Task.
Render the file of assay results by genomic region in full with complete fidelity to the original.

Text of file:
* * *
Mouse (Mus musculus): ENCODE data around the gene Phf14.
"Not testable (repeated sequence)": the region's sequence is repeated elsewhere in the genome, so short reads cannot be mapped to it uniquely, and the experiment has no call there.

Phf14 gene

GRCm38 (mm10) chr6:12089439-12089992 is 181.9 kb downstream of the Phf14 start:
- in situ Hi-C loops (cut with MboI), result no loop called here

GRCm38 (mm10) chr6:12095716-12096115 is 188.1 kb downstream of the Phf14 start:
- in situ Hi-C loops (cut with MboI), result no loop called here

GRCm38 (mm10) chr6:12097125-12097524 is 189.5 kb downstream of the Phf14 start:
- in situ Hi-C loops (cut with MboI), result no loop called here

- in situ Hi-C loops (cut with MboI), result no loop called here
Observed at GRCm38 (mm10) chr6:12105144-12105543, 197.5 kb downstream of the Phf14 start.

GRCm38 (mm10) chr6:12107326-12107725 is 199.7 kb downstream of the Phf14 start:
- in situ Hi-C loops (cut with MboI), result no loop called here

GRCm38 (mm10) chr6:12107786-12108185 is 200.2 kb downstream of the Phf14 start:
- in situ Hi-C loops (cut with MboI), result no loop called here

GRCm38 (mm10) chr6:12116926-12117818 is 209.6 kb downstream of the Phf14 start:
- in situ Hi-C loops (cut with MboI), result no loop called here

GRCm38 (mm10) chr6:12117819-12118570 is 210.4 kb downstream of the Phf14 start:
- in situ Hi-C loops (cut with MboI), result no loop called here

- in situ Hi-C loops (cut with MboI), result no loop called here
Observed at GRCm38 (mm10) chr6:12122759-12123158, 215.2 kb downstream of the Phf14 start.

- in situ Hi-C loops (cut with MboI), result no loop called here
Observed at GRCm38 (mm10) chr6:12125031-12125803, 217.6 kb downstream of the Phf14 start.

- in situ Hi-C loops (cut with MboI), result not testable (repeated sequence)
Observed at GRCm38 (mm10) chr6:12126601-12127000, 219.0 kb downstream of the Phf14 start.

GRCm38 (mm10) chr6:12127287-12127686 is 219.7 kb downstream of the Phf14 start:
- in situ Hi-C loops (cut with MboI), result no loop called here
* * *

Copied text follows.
Mouse (Mus musculus): ENCODE data around the gene Phf14.
"Not testable (repeated sequence)": the region's sequence is repeated elsewhere in the genome, so short reads cannot be mapped to it uniquely, and the experiment has no call there.

Phf14 gene

GRCm38 (mm10) chr6:12089439-12089992 is 181.9 kb downstream of the Phf14 start:
- in situ Hi-C loops (cut with MboI), result no loop called here

GRCm38 (mm10) chr6:12095716-12096115 is 188.1 kb downstream of the Phf14 start:
- in situ Hi-C loops (cut with MboI), result no loop called here

GRCm38 (mm10) chr6:12097125-12097524 is 189.5 kb downstream of the Phf14 start:
- in situ Hi-C loops (cut with MboI), result no loop called here

- in situ Hi-C loops (cut with MboI), result no loop called here
Observed at GRCm38 (mm10) chr6:12105144-12105543, 197.5 kb downstream of the Phf14 start.

GRCm38 (mm10) chr6:12107326-12107725 is 199.7 kb downstream of the Phf14 start:
- in situ Hi-C loops (cut with MboI), result no loop called here

GRCm38 (mm10) chr6:12107786-12108185 is 200.2 kb downstream of the Phf14 start:
- in situ Hi-C loops (cut with MboI), result no loop called here

GRCm38 (mm10) chr6:12116926-12117818 is 209.6 kb downstream of the Phf14 start:
- in situ Hi-C loops (cut with MboI), result no loop called here

GRCm38 (mm10) chr6:12117819-12118570 is 210.4 kb downstream of the Phf14 start:
- in situ Hi-C loops (cut with MboI), result no loop called here

- in situ Hi-C loops (cut with MboI), result no loop called here
Observed at GRCm38 (mm10) chr6:12122759-12123158, 215.2 kb downstream of the Phf14 start.

- in situ Hi-C loops (cut with MboI), result no loop called here
Observed at GRCm38 (mm10) chr6:12125031-12125803, 217.6 kb downstream of the Phf14 start.

- in situ Hi-C loops (cut with MboI), result not testable (repeated sequence)
Observed at GRCm38 (mm10) chr6:12126601-12127000, 219.0 kb downstream of the Phf14 start.

GRCm38 (mm10) chr6:12127287-12127686 is 219.7 kb downstream of the Phf14 start:
- in situ Hi-C loops (cut with MboI), result no loop called here